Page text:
My sister is a diabetic; my grandmother too. The thing is, I’ve seen what happens when their blood sugar goes low, and though they don’t seem to like it, I love it. Your body begins to drop, in both energy and ability to process. This includes thinking. I hate thinking, because it means remembering. Your very limbs begin to sink towards the floor, and then keep sinking until they’re melted on the ground beside you; your skin tingles and prickles, almost like goose-bumps, but in a good way. You go numb. The energy you once had evaporates, and even blinking is a chore; making sound, is a chore. Moving is nearly impossible! You know you’re on the edge of unconsciousness when your ears begin to buzz and ring, and when your hands shake, your skin sweats, and your head jerks uncontrollably. You’re on the verge of a seizure. Then, with the last ounce of strength you have left, you stab your leg with instant sugar, and then wait as the high wears off, replaced with rumbling hunger and fatigue. You just sleep it off, like it never happened.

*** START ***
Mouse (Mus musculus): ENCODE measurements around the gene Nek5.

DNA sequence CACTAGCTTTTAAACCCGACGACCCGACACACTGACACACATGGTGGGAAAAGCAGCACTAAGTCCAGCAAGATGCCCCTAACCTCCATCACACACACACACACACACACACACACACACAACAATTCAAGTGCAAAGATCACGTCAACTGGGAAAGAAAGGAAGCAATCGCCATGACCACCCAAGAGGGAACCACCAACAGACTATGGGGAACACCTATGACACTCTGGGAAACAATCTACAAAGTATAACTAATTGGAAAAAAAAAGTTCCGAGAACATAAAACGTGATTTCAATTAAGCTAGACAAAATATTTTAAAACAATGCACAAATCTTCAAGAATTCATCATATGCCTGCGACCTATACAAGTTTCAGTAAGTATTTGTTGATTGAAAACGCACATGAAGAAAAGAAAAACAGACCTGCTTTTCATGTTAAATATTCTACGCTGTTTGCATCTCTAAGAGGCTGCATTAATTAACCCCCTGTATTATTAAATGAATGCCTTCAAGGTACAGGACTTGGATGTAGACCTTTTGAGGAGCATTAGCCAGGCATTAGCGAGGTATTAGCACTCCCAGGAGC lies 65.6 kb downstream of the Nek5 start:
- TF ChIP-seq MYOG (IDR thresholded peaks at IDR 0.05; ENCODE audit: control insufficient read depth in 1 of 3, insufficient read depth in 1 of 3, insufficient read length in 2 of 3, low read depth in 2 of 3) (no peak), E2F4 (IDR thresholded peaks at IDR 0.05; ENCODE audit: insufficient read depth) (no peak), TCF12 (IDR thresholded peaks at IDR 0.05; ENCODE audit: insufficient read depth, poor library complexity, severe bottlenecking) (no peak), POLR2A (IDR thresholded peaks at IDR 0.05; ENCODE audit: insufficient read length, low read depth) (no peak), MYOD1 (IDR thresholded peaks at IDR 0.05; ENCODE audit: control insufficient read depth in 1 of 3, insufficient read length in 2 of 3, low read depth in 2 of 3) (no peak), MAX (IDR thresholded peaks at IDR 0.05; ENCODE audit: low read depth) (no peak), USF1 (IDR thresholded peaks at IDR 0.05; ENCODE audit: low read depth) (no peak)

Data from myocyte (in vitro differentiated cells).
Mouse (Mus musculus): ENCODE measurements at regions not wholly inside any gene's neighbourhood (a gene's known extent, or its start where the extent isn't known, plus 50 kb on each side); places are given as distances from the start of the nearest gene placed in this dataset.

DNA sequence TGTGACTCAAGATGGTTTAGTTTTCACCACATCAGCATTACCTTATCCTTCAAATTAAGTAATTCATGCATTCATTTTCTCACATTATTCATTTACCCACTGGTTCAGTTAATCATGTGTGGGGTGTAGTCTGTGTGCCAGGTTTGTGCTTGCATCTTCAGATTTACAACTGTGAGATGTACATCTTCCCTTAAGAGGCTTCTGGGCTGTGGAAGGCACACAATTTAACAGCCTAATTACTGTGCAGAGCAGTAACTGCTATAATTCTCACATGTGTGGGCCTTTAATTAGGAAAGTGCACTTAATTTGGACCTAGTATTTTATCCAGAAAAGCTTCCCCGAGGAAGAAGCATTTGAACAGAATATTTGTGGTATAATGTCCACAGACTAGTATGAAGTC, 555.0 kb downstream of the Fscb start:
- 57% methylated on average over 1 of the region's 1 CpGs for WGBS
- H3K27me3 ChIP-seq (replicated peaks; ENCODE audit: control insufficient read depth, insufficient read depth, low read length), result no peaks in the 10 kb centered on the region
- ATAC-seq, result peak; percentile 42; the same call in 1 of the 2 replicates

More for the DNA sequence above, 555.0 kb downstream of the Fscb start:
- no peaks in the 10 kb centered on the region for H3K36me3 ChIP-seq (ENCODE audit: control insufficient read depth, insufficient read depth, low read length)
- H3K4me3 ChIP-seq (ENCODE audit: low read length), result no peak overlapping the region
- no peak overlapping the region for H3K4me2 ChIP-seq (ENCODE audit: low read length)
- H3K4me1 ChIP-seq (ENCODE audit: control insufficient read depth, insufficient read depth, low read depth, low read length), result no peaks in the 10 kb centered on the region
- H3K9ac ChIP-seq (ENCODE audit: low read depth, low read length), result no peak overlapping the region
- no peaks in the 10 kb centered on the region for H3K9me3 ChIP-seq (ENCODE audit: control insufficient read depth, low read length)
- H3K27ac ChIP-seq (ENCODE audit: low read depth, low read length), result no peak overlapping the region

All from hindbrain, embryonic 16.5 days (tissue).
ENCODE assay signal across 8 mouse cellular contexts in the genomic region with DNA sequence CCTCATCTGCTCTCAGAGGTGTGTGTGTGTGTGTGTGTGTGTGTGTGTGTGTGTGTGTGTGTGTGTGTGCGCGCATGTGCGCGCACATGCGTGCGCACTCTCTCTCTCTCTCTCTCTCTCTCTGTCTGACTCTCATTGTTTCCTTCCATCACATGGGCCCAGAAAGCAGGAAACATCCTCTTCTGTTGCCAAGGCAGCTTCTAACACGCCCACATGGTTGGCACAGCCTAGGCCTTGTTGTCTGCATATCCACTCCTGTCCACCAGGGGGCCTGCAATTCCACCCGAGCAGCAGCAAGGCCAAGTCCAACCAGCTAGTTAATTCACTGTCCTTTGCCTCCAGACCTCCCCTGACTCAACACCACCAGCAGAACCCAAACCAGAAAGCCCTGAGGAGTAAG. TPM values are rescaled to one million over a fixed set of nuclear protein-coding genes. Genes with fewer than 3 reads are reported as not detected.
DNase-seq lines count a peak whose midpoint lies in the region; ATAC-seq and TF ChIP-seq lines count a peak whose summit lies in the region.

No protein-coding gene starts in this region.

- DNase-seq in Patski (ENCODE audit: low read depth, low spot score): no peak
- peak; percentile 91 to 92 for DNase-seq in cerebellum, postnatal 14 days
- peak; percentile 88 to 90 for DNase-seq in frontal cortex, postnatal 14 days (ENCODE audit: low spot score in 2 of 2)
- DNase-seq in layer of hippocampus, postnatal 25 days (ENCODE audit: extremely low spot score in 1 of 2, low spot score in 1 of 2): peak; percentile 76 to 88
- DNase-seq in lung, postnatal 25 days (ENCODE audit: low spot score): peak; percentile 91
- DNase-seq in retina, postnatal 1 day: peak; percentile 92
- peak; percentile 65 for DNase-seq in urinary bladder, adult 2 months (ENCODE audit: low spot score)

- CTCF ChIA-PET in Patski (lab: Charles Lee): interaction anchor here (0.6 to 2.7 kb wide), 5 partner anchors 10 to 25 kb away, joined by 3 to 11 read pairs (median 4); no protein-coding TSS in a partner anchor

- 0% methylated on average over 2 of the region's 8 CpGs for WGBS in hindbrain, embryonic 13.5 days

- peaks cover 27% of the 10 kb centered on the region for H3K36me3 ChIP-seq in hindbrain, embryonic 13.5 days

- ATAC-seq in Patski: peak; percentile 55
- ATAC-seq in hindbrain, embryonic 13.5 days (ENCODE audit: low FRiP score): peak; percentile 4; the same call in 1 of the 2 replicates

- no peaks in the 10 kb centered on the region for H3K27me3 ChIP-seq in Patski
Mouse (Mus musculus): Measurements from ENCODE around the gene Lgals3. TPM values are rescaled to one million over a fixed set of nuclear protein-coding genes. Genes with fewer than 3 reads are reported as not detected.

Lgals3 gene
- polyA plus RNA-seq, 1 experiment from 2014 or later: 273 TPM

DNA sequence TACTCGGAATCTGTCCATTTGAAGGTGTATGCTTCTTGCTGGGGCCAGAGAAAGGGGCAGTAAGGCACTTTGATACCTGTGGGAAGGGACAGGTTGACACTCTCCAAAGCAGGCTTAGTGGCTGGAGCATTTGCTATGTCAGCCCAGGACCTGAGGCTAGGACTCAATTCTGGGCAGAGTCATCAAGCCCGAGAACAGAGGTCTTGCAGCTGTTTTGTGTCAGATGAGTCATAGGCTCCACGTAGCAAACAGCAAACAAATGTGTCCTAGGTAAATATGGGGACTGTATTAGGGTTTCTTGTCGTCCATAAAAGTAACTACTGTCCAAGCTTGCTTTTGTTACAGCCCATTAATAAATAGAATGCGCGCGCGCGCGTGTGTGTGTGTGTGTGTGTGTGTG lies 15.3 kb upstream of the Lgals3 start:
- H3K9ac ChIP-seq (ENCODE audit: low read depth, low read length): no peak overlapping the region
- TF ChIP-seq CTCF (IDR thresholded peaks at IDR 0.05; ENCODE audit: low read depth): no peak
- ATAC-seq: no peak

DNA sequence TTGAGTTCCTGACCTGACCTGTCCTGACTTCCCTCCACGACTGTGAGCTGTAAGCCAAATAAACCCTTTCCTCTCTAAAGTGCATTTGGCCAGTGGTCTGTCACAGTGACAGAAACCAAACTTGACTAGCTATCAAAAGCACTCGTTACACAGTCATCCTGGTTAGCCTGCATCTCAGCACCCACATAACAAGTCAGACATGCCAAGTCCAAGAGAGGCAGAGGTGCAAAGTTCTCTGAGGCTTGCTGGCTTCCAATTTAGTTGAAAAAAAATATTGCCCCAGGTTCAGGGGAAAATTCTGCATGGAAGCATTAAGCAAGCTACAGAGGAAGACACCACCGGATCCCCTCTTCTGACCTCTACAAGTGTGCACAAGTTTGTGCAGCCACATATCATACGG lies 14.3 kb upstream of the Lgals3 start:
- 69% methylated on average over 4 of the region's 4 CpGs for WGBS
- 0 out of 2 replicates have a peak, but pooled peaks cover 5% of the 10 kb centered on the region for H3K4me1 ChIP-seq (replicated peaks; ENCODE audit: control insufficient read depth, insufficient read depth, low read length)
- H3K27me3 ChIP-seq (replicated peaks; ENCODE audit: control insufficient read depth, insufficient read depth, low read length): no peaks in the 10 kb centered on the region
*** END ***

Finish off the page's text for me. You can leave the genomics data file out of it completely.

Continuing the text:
That’s what I was doing the night I died. Another fight had occurred, another body had been slammed into the wall. Whatever; I didn’t care anymore. I just wanted to disappear. My sister knew I was always taking her medicine, but she didn’t say anything. Why? Because she was doing it too.


       I grabbed my syringe; with the small orange cap and the inch-long needle, so thin you could hardly see it. They make it that way, you know. For comfort, of all things! Anyway, I grabbed the insulin from the fridge, the clear, clouded bottle, the beautiful red top with rubber in the middle. I filled my syringe, watching the stream of glee flow through the thin tube; watched the amount hit exactly 30 milligrams. It was more than I usually did; way more. But today had been a hard one, and I needed a little help.


       I removed the silver tip of the needle, set the insulin aside, and lay down in my bed. I lifted my shirt, and pinched my stomach to draw out some fat. It hurt less that way, and that was how my sister did it. I pushed the needle through the outer layer and felt it find home. I pressed the end of the syringe with my pointer finger, and felt the burn. I counted to five, and then removed. The burn spread through my whole stomach, as if I could feel this medicine making its way through my body, and then it was gone.